Книга: Beginning Android
Concepts and Properties
Concepts and Properties
To configure a
LinearLayout, you have five main areas of control besides the container’s contents: the orientation, the fill model, the weight, the gravity, and the padding.
Orientation indicates whether the
LinearLayout represents a row or a column. Just add the
android:orientation property to your
LinearLayout element in your XML layout, setting the value to be
horizontal for a row or
vertical for a column.
The orientation can be modified at runtime by invoking
setOrientation() on the
LinearLayout, supplying it with either
Let’s imagine a row of widgets, such as a pair of radio buttons. These widgets have a “natural” size based on their text. Their combined sizes probably do not exactly match the width of the Android device’s screen — particularly since screens come in various sizes. We then have the issue of what to do with the remaining space.
All widgets inside a
LinearLayout must supply
android:layout_height properties to help address this issue. These properties’ values have three flavors:
• You can provide a specific dimension, such as
125px, to indicate the widget should take up exactly 125 pixels.
• You can provide
wrap_content, which means the widget should fill up its natural space unless that is too big, in which case Android can use word wrap as needed to make it fit.
• You can provide
fill_parent, which means the widget should fill up all available space in its enclosing container after all other widgets are taken care of.
The latter two flavors are the most common, as they are independent of screen size, allowing Android to adjust your view to fit the available space.
What happens if we have two widgets that should split the available free space? For example, suppose we have two multi-line fields in a column, and we want them to take up the remaining space in the column after all other widgets have been allocated their space.
To make this work, in addition to setting
android:layout_width (for rows) or
android:layout_height (for columns) to
fill_parent, you must also set
android:layout_weight. This property indicates what proportion of the free space should go to that widget. If you set
android:layout_weight to be the same value for a pair of widgets (e.g., 1), the free space will be split evenly between them. If you set it to be 1 for one widget and 2 for another widget, the second widget will use up twice the free space that the first widget does, and so on.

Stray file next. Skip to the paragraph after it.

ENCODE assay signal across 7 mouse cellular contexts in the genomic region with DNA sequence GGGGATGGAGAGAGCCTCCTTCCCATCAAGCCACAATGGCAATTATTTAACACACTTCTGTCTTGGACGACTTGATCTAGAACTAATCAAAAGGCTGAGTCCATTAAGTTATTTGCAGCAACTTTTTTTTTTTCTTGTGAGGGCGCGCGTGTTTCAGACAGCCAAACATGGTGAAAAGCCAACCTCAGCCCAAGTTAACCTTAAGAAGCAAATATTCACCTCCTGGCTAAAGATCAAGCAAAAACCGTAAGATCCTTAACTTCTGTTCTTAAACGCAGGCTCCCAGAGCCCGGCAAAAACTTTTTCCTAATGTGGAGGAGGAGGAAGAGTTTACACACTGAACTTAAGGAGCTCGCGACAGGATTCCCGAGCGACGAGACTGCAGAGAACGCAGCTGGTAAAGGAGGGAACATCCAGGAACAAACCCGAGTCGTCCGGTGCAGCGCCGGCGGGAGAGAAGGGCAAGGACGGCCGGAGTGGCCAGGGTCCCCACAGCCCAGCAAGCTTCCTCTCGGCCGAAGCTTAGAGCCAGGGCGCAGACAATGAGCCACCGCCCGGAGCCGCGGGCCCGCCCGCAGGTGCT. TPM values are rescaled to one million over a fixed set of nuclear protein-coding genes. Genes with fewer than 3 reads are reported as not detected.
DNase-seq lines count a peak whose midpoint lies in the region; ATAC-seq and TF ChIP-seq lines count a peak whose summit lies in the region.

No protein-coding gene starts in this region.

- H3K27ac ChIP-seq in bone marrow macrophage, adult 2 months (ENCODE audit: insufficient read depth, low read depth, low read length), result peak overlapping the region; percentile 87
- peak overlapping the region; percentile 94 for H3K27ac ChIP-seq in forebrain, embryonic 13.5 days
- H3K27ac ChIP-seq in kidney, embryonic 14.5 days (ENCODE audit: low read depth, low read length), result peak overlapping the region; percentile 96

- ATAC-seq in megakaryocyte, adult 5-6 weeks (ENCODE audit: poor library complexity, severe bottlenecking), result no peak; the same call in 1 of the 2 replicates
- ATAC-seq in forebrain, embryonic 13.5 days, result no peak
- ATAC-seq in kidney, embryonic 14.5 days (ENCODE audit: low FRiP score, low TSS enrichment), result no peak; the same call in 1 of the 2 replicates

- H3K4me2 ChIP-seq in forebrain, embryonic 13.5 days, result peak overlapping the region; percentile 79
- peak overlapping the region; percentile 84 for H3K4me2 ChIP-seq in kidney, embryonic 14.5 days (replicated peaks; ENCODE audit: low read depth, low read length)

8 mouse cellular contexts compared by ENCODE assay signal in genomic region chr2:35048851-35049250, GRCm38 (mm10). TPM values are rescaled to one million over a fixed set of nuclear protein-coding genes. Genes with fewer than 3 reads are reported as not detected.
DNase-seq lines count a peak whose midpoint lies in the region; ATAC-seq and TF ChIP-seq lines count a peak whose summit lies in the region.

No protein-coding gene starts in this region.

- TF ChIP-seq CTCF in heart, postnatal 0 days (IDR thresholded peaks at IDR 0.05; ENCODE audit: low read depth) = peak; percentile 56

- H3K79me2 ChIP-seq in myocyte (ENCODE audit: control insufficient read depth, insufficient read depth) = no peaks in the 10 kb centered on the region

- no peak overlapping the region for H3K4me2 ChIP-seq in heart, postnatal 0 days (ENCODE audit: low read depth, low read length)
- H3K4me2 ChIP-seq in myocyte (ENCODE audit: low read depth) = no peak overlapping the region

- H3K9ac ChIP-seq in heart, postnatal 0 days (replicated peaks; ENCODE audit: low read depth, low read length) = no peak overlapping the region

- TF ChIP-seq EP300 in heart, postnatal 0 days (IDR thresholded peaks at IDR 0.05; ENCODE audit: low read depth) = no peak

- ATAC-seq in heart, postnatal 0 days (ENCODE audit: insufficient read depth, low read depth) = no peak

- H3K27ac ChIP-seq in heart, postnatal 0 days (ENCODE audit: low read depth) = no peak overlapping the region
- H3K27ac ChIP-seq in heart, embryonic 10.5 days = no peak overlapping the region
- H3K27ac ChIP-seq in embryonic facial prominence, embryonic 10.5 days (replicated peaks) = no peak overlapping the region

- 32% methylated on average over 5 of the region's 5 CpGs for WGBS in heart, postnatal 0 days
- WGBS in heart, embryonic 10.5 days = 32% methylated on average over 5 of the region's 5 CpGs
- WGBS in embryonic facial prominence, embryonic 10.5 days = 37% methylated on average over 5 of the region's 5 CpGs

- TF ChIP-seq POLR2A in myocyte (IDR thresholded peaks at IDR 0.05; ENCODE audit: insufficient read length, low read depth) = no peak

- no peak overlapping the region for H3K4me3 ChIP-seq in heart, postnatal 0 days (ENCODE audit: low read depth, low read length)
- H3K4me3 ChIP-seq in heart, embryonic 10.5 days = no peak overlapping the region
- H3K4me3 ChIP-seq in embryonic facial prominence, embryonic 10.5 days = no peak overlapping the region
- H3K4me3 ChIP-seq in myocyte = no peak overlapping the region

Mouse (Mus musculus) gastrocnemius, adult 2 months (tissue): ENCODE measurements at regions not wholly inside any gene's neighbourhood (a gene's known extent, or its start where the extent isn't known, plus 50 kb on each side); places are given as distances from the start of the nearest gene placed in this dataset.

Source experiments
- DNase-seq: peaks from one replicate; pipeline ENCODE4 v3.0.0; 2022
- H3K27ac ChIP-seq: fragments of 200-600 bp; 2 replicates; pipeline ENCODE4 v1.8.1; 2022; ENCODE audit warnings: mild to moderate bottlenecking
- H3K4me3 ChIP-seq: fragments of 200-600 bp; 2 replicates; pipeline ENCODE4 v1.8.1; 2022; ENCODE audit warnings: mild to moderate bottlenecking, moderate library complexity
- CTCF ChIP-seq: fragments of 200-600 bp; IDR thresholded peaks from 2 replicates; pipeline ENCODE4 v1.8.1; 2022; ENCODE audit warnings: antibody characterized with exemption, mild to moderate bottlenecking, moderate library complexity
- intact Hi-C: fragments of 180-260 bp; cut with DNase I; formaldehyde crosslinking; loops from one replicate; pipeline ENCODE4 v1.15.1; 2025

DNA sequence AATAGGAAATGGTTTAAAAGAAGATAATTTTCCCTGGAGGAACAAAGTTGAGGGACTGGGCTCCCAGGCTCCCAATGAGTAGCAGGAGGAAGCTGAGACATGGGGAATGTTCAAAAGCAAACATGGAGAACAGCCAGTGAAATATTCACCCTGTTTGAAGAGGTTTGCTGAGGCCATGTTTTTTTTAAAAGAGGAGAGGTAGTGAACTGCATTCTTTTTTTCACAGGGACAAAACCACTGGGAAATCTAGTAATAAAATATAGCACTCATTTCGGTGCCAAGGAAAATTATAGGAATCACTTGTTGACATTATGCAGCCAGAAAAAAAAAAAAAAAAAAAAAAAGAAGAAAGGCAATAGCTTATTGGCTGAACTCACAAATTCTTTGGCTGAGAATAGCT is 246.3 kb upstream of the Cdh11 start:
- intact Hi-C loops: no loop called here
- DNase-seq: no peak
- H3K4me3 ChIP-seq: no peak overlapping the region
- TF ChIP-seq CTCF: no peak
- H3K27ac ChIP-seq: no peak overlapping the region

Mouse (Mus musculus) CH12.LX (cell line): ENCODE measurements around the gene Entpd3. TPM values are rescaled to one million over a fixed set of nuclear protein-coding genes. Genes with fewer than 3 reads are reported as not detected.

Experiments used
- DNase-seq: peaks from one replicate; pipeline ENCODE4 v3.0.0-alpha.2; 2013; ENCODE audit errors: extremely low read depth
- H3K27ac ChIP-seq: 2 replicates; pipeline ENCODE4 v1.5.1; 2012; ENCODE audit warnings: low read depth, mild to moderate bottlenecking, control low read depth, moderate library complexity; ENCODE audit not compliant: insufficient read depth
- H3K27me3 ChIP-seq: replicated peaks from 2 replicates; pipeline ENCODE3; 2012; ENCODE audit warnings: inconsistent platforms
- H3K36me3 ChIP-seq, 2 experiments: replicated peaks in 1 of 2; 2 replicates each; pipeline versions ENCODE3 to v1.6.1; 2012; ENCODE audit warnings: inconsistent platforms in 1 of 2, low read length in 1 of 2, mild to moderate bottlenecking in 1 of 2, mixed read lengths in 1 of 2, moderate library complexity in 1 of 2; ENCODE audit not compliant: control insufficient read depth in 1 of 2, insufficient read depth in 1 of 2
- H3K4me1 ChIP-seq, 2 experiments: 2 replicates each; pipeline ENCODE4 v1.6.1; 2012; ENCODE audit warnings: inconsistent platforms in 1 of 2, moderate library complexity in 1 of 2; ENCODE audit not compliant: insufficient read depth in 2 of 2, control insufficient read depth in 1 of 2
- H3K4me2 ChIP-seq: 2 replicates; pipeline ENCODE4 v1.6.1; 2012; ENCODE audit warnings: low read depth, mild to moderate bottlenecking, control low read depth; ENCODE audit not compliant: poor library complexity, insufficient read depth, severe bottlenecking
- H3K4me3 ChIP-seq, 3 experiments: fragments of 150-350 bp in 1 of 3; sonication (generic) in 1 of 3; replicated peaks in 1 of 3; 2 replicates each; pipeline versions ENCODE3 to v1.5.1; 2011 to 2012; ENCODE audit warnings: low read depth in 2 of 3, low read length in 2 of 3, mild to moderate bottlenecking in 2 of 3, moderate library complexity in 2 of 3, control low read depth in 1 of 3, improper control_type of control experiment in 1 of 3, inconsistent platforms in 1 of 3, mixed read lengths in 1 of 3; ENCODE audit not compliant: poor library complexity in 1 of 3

By default, everything is left-and top-aligned. So if you create a row of widgets via a horizontal
LinearLayout, the row will start flush on the left side of the screen.
If that is not what you want, you need to specify a gravity. Using android:layout_gravity on a widget (or calling
setGravity() at runtime on the widget’s Java object), you can tell the widget and its container how to align it vis-?-vis the screen.
For a column of widgets, common gravity values are
right for left-aligned, centered, and right-aligned widgets, respectively.
For a row of widgets, the default is for them to be aligned so their text is aligned on the baseline (the invisible line that letters seem to “sit on”), though you may wish to specify a gravity of
center_vertical to center the widgets along the row’s vertical midpoint.
By default, widgets are tightly packed next to each other. If you want to increase the whitespace between widgets, you will want to use the
android:padding property (or call
setPadding() at runtime on the widget’s Java object).
The padding specifies how much space there is between the boundaries of the widget’s “cell” and the actual widget contents. Padding is analogous to the margins on a word-processing document — the page size might be 8.5”?11”, but 1” margins would leave the actual text to reside within a 6.5”?9” area.
android:padding property allows you to set the same padding on all four sides of the widget, with the widget’s contents centered within that padded-out area. If you want the padding to differ on different sides, use
android:paddingBottom (see Figure 7-1).
Figure 7-1. The relationship between a widget, its cell, and the padding values
The value of the padding is a dimension, such as
5px for 5 pixels’ worth of padding.